If you have enough to try, sow some now or in the next month. You will likely get germination by next autumn when you're just sowing the others. You might decide to put autumn germinating seed in a protected place for the winter.
Lesley Cox - near Dunedin, lower east coast, South Island of New Zealand - Zone 9

Tasmanian Taffy

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Re: fritillaria imperialis
« Reply #5 on: August 09, 2010, 01:34:41 AM »
Hello Lesley,
Thanks for your help I do have  a few seeds of each so  I will try sowing some next month and leave the rest until next Autumn as Marcus suggested regards John.

Tasmanian Taffy

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Re: fritillaria imperialis
« Reply #6 on: August 09, 2010, 01:37:44 AM »
Rob Hello and thanks,I do keep all of my seed refrigerated regards John.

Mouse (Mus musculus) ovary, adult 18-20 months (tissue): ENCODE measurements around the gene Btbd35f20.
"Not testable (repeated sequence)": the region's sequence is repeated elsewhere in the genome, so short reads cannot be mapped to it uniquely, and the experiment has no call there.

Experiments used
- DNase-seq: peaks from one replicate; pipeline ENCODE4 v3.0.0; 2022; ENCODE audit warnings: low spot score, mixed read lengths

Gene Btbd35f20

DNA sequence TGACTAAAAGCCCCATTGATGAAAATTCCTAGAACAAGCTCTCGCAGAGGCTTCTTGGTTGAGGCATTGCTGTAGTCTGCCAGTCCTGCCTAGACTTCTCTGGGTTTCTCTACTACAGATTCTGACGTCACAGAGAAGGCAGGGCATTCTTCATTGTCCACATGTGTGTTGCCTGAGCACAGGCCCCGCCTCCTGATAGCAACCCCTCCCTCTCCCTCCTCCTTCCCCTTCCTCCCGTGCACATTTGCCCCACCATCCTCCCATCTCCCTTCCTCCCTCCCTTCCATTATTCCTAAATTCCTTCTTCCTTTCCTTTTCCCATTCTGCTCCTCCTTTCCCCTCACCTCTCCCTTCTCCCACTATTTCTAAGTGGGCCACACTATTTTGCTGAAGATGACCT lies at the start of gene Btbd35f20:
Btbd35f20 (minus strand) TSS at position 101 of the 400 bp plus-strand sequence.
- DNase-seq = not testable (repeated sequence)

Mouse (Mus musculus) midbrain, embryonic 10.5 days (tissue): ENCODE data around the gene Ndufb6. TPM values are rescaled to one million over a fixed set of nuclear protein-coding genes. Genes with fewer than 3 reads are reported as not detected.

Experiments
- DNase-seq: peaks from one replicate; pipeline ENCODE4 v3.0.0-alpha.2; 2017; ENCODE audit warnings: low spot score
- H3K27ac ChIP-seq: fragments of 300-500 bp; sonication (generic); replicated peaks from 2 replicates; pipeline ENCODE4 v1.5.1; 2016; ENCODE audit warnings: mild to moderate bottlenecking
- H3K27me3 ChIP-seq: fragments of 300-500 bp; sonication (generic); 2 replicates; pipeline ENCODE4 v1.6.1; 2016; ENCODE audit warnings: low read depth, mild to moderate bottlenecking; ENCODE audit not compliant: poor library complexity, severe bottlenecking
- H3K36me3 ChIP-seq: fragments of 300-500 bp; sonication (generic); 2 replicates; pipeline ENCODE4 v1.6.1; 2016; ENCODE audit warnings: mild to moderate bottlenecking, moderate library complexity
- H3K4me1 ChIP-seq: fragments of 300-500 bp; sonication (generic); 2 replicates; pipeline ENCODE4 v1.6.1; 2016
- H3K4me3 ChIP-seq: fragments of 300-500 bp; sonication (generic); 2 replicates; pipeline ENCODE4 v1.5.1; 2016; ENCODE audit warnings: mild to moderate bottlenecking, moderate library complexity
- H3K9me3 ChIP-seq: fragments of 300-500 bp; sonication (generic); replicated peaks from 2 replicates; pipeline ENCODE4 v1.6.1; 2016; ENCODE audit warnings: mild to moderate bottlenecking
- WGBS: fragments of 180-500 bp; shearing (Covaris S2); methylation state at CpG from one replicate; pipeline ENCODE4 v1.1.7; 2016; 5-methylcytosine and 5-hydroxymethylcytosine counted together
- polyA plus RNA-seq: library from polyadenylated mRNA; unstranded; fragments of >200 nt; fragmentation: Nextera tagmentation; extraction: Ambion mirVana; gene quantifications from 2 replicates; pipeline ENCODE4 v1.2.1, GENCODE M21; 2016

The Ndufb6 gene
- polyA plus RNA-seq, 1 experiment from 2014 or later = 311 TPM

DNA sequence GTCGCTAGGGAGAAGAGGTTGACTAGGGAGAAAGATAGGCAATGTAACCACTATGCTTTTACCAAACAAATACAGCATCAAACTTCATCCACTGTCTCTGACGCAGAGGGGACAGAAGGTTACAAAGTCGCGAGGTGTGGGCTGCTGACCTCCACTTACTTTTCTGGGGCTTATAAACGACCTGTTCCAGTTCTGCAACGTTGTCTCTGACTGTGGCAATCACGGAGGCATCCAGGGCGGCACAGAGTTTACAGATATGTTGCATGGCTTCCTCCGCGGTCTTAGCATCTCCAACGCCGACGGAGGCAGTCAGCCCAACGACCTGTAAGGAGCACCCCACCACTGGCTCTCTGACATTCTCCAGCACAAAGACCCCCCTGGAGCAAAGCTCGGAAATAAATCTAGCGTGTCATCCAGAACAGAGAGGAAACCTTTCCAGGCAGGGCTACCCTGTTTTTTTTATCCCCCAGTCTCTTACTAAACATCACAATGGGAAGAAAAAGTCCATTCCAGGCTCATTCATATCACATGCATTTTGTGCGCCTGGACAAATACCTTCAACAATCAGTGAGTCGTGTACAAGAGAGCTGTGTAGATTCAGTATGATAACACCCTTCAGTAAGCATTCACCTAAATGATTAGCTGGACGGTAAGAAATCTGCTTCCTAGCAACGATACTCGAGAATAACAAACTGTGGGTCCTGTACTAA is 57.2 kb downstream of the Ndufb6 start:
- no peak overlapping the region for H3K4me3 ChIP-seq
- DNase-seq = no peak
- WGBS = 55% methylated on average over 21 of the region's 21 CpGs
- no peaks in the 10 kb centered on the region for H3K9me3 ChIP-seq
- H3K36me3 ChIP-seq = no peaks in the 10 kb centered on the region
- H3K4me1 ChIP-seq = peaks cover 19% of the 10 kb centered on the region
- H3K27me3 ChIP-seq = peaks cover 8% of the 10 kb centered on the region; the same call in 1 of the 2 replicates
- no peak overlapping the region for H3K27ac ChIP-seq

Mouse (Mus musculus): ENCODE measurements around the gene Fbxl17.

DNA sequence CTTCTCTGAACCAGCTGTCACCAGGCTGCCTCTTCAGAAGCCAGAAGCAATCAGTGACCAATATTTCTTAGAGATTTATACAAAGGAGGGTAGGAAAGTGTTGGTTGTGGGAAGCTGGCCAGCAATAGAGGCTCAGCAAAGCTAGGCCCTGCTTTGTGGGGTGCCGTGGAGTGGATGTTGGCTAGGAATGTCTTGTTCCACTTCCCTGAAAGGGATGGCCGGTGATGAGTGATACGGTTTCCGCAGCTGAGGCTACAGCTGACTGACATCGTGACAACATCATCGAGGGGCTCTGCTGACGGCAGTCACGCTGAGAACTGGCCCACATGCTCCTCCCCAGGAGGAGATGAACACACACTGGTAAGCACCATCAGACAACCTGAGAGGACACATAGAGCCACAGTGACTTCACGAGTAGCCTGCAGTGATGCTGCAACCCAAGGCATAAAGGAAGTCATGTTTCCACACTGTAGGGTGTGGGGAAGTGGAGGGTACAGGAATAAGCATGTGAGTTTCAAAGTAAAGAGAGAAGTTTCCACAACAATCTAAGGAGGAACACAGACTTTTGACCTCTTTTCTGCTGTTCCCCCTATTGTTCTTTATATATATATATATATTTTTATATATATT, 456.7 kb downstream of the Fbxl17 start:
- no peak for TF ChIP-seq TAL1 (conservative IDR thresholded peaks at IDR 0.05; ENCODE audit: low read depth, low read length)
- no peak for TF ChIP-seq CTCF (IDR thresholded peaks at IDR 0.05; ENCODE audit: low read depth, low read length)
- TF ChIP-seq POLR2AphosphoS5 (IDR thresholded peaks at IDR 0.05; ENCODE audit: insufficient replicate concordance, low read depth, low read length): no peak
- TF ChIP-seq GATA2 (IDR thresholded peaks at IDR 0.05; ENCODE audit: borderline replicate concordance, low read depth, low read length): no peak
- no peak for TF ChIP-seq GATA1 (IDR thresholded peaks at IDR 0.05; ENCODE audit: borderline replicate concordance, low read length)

Ray

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Re: fritillaria imperialis
« Reply #7 on: August 09, 2010, 10:13:14 AM »
If F imperialis is so easy to grow from seed how come you hardly ever see it on bulb lists down here.At $15 to $20 for a NFS bulb one would think every man and his dog would be growing them.bye Ray
Ray Evans
Colac
Victoria Australia

rob krejzl

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Re: fritillaria imperialis
« Reply #8 on: August 09, 2010, 10:55:56 AM »
Quote
up to 7 years to flower
from seed and low customer demand.

After all, if the price you could charge alone made something worth selling you'd see lots of Worsleya and Brunsvigia on offer.


BTW, re the storage of seed I did actually mean the freezer, not the fridge. Properly dried and sealed frozen seed should remain viable a long time.


Southern Tasmania

USDA Zone 8/9

Ray

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Re: fritillaria imperialis
« Reply #9 on: August 09, 2010, 12:50:54 PM »
Quote
up to 7 years to flower
from seed and low customer demand.

Hi Rob,low customer demand?,if that is the case then why isn't it on the their lists every year.
Need Marcus to hop online and give us his view.bye Ray




Ray Evans
Colac
Victoria Australia

David Pilling

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Re: fritillaria imperialis